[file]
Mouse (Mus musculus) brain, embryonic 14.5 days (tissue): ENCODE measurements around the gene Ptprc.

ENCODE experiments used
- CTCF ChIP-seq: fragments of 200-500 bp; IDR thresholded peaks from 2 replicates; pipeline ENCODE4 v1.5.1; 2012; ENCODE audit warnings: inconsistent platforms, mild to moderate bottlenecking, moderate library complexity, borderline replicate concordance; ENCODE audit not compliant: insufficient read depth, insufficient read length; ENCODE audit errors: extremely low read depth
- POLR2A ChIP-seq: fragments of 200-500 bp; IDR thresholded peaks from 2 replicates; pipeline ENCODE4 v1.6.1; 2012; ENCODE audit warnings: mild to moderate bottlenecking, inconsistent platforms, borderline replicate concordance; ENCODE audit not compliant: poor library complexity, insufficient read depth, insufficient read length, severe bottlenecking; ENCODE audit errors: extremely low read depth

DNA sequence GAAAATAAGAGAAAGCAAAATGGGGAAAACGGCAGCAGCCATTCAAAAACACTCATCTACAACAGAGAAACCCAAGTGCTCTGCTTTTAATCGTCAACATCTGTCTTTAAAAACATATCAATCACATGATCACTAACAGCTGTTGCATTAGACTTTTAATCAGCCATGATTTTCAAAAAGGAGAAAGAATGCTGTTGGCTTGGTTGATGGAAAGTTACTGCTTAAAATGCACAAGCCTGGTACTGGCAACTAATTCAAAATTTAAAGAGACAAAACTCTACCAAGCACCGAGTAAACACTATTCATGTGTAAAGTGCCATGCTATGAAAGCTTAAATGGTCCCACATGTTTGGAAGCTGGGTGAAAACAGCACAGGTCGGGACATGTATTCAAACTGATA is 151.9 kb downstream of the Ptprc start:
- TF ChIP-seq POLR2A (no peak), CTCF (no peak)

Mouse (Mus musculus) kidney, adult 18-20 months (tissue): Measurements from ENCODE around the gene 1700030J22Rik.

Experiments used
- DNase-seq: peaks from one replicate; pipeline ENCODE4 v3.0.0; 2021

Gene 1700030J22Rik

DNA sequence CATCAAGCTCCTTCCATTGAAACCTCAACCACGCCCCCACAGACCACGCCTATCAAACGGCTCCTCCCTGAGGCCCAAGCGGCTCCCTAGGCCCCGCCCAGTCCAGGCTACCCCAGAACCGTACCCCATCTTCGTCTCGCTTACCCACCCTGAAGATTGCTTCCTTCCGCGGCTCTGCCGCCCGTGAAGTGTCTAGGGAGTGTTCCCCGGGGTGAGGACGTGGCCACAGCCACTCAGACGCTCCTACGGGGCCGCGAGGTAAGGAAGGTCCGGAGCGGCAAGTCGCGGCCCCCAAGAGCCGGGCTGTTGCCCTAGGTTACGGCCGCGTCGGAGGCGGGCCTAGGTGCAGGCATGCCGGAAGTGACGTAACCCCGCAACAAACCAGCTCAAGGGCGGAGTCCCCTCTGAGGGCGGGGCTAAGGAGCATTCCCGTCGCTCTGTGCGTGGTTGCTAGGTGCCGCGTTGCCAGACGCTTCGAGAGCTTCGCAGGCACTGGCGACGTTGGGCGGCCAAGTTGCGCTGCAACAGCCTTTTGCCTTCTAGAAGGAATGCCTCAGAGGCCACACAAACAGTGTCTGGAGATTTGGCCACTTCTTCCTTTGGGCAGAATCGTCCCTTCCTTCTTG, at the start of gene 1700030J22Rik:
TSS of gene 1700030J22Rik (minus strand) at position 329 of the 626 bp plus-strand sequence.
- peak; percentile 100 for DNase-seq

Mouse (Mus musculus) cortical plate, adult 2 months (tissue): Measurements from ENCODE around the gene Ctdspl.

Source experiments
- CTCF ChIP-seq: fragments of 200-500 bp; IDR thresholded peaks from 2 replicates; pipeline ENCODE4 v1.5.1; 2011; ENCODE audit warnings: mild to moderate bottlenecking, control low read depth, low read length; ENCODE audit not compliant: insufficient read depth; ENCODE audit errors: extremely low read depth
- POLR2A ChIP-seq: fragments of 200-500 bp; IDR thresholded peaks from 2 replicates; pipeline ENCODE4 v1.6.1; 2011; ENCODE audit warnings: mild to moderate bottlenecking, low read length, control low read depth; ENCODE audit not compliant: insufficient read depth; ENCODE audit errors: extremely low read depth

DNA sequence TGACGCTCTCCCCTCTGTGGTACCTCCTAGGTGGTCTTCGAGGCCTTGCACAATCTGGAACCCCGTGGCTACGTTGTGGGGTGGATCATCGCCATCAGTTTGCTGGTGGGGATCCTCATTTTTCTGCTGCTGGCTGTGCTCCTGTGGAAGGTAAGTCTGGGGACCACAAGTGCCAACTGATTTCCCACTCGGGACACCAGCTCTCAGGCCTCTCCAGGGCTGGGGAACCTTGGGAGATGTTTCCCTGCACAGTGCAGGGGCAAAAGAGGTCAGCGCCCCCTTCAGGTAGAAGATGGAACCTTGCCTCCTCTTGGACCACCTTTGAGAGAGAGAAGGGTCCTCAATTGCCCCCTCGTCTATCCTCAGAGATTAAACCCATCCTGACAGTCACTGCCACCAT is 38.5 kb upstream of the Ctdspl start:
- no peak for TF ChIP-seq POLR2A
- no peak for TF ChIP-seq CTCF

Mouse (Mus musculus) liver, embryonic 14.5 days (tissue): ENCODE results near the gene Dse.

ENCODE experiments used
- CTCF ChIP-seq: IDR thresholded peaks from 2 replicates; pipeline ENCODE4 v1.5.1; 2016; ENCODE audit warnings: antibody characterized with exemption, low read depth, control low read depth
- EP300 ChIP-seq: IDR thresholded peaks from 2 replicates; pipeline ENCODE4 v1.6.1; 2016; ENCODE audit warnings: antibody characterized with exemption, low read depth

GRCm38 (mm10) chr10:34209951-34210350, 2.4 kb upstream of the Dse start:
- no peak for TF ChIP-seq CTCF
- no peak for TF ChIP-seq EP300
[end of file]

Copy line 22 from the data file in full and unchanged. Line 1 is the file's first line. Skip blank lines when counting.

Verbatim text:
ENCODE experiments used